Rest In Peace, Gordon Lightfoot (1939-2023)

When I saw Gordon Meredith Lightfoot Jr. live for the first and only time about 15 years ago, I thought he was a goner!  He looked so thin and frail, and when he tripped over a cord onstage I feared, “Well, that’s it.”  The air went completely out of the room.  Fortunately and obviously it wasn’t the end, but it was also obvious that Lightfoot had been battling health issues.  His voice was thin and whispery; very different from those booming old 1960s folk records.

Gordon Lightfoot and I bonded over “Edmund Fitzgerald” like many others did.  The nautical theme struck a chord, and of course that guitar riff was unforgettable.

Even more than that unmistakable voice, Lightfoot might be better recognized for his songwriting.  “Early Morning Rain”, “Wreck of the Edmund Fitzgerald” and “If You Could Read My Mind” are prime examples of perfect songwriting.  Elvis, Johnny Cash, Neil Young, and Bob Dylan all knew it.  That’s why they covered his songs.

Gordon Lightfoot will forever remain not just one of my favourite Canadian artists, but one of my favourite singers, period.  His lyrics will forever remain poems with dusty, buried layers of story that some of us will never even notice.  He educated me. Without Lightfoot I would have been ignorant of the name gichi-gumi, and possibly much of Canada’s history.  His records will be played infinitely.  He will live forever.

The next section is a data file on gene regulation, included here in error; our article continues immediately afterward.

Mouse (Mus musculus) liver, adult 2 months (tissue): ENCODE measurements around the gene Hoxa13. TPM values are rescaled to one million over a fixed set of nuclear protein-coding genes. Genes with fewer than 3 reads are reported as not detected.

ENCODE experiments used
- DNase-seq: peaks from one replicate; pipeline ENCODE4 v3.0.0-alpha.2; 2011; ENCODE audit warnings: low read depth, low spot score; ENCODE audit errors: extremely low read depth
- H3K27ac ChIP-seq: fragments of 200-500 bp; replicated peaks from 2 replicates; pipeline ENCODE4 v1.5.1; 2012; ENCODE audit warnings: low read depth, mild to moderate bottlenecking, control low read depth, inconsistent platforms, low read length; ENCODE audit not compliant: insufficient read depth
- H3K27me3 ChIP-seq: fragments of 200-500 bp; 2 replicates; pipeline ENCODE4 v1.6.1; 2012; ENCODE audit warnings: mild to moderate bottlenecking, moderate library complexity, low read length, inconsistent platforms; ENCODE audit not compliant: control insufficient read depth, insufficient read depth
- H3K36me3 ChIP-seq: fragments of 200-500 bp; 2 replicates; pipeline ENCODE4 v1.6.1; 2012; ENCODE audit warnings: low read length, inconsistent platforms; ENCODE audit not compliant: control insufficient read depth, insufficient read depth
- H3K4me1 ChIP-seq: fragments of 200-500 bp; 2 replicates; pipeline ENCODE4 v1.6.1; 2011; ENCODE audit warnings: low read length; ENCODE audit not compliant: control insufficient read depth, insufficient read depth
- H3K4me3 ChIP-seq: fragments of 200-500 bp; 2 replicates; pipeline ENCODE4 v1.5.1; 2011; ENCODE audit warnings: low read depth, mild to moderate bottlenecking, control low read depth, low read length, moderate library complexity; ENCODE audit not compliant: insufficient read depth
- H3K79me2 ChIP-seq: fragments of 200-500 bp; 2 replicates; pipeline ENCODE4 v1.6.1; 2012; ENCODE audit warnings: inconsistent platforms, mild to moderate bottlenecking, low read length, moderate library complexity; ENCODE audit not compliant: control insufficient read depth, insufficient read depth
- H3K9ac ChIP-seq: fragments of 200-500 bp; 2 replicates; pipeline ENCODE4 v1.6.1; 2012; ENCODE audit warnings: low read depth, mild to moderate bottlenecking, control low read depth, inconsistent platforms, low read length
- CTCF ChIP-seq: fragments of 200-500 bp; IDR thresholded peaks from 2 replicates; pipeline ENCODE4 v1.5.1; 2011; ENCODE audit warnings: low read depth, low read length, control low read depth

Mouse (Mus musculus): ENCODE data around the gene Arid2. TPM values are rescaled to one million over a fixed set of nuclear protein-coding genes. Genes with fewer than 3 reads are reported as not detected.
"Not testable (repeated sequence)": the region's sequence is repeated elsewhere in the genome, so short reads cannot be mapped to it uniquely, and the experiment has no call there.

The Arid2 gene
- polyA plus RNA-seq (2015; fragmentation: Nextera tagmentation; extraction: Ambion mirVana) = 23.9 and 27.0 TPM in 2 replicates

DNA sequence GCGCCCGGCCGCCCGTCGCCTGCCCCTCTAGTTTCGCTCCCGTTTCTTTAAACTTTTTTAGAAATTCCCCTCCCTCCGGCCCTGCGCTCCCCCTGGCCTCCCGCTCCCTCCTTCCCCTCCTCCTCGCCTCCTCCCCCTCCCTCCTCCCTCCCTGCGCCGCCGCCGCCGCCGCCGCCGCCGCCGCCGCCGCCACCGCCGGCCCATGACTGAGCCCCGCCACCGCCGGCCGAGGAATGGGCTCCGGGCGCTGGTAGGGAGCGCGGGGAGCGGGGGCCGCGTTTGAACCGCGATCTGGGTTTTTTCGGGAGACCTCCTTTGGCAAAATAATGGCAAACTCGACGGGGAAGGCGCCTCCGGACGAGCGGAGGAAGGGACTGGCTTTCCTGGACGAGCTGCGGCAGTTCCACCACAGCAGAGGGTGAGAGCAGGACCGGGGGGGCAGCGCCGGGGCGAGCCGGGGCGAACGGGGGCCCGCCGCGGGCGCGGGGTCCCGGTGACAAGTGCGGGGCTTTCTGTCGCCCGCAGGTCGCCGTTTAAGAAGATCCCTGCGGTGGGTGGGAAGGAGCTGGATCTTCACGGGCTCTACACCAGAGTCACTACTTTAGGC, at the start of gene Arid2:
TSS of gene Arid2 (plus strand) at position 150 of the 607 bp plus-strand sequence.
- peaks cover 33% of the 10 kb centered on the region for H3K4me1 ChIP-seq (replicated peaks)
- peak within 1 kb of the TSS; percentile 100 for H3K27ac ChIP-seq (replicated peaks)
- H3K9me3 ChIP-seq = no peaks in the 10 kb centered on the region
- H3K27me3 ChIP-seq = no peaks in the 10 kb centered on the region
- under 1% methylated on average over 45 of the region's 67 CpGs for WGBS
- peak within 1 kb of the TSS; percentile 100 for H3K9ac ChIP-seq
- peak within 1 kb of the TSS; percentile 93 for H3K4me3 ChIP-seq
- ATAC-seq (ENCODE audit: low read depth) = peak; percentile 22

Rest in peace, Gordon Lightfoot.



  1. Nice tribute. I stopped (generally) posting RIP posts a long while ago, but Gordon deserves one. I will say Me & Bobby McGee was a Kristofferson song, but just more proof positive that Lightfoot had the power to make it his own. Truly a sad day, a real blow to Canadian music.

    Liked by 1 person

    1. I heard the Lightfoot version of Me and Bobby McGee on the radio yesterday and I was thinking that his version of that song is my favourite.


  2. I can’t remember what I had for lunch yesterday, but I remember in grade school when my teacher put The Wreck Of The Edmund Fitzgerald on for us.
    Such a haunting song.
    It instantly made me a history buff and the music lover I am today.
    I’ll miss you Gordon.


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